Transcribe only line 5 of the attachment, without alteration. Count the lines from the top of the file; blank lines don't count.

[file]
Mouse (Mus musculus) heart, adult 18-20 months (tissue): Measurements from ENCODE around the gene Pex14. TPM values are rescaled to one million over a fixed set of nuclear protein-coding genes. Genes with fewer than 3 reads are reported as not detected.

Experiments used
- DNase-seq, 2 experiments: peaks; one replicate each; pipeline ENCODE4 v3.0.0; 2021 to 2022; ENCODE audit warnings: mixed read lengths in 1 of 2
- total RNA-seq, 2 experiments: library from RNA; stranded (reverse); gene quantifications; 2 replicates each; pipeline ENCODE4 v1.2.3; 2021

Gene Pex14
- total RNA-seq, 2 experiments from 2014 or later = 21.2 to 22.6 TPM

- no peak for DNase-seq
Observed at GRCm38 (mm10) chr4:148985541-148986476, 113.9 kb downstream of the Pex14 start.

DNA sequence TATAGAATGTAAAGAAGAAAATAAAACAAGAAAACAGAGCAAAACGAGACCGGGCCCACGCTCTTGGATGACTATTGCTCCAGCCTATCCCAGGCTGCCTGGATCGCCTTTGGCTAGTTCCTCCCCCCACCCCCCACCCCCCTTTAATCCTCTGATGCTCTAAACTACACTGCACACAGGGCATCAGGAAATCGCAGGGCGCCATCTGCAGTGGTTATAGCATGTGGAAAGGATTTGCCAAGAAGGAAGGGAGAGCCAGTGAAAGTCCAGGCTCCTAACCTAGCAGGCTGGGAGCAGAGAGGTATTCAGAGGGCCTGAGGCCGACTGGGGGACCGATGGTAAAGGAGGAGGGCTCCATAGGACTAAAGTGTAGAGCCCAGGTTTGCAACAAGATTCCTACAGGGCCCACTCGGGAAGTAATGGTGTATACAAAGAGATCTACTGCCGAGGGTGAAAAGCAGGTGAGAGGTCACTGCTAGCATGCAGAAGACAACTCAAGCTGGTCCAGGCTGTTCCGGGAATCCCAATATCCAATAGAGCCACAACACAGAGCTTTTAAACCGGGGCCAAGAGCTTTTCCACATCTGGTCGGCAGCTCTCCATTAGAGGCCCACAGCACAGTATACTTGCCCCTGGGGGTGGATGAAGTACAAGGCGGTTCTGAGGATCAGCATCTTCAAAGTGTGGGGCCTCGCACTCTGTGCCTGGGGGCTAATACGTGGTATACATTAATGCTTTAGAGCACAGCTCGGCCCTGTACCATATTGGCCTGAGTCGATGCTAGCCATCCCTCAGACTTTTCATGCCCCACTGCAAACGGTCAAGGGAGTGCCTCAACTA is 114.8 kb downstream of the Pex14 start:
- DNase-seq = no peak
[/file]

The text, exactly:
Gene Pex14